a guide to talking with your roommates about COVID expectations
Your home should feel like a safe space. And yet, most of us have at least slightly different calculations about risk, so living with roommates means one roommate’s behavior sometimes results in another roommate feeling vulnerable to COVID.
Remember that good communication including active listening is the best strategy for navigating conflict. Problems arise when people feel scared or worried, but either don’t have conversations or feel unheard when they try to talk about things. So open up a dialogue about COVID today.
What are your thoughts about COVID-19 right now?
Understand current and anticipated behaviors
Such as risk reduction strategies, socializing, transportation
- What behaviors are you practicing to reduce the risk of COVID transmission? Specifically…
- When/where do you practice physical distancing?
- When/where do you wear a mask?
- What are your handwashing tendencies?
- When do you interact with people without a mask and who are those people? What do you know about their precautionary behaviors? What is the setting for these encounters – indoor/outdoor? How long do you typically interact?
- Have you attended any large gatherings during the pandemic, and will you this semester?
- How frequently do you tend to clean and disinfect your/our space?
- What risks do you anticipate this semester?
- What are unavoidable risks in your life – such as work or classrooms?
- How will you transport yourself around town and campus?
- Do you have plans to travel this semester?
- As restaurants and bars reopen, what are your plans?
- How often do you plan to visit, stay with, or host family, significant other, or friends?
- How often do you plan to be home in our shared dwelling?
- What additional COVID safety precautions do you practice?
Get a sense of health needs
- Have you been diagnosed with COVID? If so, when and how does it impact your behavior now?
- Has someone you care about been diagnosed with COVID? If so, when and does it impact your behavior now?
- Are you in a vulnerable population as outlined by the CDC?
Make a household plan
- How will we adapt our space and behaviors to adjust for COVID?
- How will we adapt our food behaviors during the semester?
- How will we adapt our cleaning and chores?
- Who is allowed inside the residence? How will we handle friends or family who have interest in coming to or gathering at our residence?
- How will we transport ourselves around town and campus?
- If at least one roommate deems something unsafe, are we all willing to honor that?
- If one of us has symptoms or tests positive for COVID, what is our mutually agreed upon plan of action?
- Under what circumstances will we be willing to quarantine for the benefit of our room/household?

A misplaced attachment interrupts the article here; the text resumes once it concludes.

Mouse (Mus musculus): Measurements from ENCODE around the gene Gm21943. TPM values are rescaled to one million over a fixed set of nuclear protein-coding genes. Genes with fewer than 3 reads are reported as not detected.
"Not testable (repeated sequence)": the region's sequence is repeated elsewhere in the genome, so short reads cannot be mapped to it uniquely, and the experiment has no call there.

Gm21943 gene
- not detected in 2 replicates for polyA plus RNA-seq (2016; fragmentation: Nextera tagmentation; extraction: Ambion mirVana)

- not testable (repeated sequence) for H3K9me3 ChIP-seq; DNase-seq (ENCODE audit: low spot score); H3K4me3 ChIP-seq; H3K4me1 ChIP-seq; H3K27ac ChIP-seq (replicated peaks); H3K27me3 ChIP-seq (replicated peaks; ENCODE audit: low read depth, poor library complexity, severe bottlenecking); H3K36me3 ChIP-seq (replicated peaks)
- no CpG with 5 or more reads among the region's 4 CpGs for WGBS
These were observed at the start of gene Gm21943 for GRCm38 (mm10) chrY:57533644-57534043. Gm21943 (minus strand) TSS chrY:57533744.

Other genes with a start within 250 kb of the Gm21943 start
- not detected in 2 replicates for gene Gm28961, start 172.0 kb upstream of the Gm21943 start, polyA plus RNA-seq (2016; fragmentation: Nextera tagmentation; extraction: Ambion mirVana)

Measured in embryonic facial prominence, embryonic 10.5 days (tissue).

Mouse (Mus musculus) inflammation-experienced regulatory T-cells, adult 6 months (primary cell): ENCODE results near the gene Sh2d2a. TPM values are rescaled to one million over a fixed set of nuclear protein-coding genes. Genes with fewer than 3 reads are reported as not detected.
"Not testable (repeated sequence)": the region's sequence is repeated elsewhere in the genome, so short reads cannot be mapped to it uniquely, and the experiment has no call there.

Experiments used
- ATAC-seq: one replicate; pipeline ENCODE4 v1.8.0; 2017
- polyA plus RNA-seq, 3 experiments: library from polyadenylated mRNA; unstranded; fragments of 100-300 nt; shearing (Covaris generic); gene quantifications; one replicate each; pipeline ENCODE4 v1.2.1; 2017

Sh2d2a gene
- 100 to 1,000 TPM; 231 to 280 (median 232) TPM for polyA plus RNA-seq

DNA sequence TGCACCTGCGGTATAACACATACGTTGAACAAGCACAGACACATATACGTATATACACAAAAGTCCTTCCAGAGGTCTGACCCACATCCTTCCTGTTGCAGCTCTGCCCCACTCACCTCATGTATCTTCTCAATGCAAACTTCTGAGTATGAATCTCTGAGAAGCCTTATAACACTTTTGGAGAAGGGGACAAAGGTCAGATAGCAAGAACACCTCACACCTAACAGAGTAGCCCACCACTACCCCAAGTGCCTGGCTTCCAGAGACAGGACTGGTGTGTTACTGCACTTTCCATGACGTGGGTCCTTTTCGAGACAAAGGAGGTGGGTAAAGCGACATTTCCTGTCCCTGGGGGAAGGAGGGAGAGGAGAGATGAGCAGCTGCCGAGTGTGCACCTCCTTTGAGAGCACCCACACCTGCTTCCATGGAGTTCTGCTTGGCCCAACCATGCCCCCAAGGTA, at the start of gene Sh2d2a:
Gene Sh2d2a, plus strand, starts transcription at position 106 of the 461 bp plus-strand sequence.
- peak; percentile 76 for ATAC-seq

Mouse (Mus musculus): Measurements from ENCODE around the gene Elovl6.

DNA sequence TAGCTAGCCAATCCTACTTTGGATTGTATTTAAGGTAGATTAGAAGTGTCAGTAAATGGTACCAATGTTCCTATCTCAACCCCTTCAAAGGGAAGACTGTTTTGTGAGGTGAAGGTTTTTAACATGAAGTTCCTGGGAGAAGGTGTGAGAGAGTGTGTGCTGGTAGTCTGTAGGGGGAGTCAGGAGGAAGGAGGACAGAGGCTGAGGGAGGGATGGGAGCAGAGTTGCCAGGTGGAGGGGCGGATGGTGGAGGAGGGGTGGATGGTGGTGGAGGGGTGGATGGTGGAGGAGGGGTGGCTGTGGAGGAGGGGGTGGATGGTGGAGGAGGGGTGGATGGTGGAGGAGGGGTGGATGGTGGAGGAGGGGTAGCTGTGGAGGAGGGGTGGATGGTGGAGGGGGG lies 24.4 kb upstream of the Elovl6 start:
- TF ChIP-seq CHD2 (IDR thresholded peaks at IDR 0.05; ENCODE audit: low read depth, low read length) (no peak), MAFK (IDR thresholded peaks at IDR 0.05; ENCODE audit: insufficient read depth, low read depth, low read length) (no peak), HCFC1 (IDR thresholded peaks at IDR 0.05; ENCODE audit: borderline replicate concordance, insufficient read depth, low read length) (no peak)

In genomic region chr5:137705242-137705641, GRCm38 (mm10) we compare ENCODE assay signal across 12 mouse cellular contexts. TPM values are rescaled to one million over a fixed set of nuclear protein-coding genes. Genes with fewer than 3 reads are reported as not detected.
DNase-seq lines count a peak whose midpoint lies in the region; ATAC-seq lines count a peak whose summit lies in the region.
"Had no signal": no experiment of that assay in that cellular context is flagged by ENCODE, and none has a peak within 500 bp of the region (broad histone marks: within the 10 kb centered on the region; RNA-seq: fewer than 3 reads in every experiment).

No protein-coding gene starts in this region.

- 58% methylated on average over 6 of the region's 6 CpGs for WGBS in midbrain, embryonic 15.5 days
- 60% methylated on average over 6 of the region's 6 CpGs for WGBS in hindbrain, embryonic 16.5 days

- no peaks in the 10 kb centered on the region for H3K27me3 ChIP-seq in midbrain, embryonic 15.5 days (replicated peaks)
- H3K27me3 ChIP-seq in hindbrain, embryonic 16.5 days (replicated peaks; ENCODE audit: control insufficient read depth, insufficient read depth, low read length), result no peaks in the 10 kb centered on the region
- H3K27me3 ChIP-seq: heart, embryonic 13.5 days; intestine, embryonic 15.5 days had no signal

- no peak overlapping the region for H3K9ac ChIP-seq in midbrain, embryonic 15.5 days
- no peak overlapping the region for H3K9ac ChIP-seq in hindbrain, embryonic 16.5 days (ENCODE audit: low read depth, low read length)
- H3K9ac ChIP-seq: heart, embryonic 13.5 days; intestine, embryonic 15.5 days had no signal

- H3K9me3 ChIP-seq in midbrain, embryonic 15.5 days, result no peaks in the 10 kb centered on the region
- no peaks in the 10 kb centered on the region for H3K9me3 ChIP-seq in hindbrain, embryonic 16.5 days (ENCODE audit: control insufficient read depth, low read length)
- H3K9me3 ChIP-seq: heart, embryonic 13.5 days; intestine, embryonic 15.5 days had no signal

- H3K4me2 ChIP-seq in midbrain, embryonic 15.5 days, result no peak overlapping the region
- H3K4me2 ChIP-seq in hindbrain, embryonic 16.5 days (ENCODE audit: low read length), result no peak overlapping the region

- If UNC becomes fully remote during the semester, what will we do? Return to a family home, stay in our shared dwelling, or something else?
- Are there other topics we should discuss (dating, mail pickup, mask disinfecting plan, remembering to take our masks, vaccination when it becomes available)?
SAMPLE COVID ROOMMATE AGREEMENT
We, the residents of ___________________ agree to the following from ___(date)_____ to ____(date)____:
Dwelling visitors – who is allowed into our home, when, in what circumstances, how long:
Gatherings – hosting, attending, indoor/outdoor, common areas:
Cleaning – sharing responsibilities, extra disinfection, dishes, laundry:
Food – sharing, group meals, restaurants, grocery shopping:
Transportation – how will we get around, car riding with non-roommates:
Testing – who will be tested and when: details for UNC required and voluntary testing at carolinatogether.unc.edu/carolina-together-testing-program
If a roommate is a close contact to a known positive, we will…
If a roommate tests positive, we will…
If there is a conflict between these agreements and behavior, we will…
We plan to revisit these agreements on ___(date)____ to review and revise as necessary.
When Conflict Arises
Remember, that conflict is likely to occur even after going through a conversation like this. When conflict happens, stay calm and:
- Express specific observations about a situation or concern rather than your judgments or evaluation. Ex. “I saw that you were hanging out with friends without masks and were closer than 6 feet from each other. We agreed that we wouldn’t do that during the pandemic.”
- Disclose your feelings about the situation or concern. Provide a genuine understanding of your emotions and sensations, not your beliefs about what you think others have done to you. Ex. “I felt scared and exposed when I saw you.”
- Identify what you need or value. Ex. “I really value shared agreements about behavior – especially during a pandemic.”
- Request specific actions that would start to meet your needs or support your values. Avoid demanding character changes or stating ultimatums. Ex. “Would you be willing to revisit our agreements together and update them as needed?”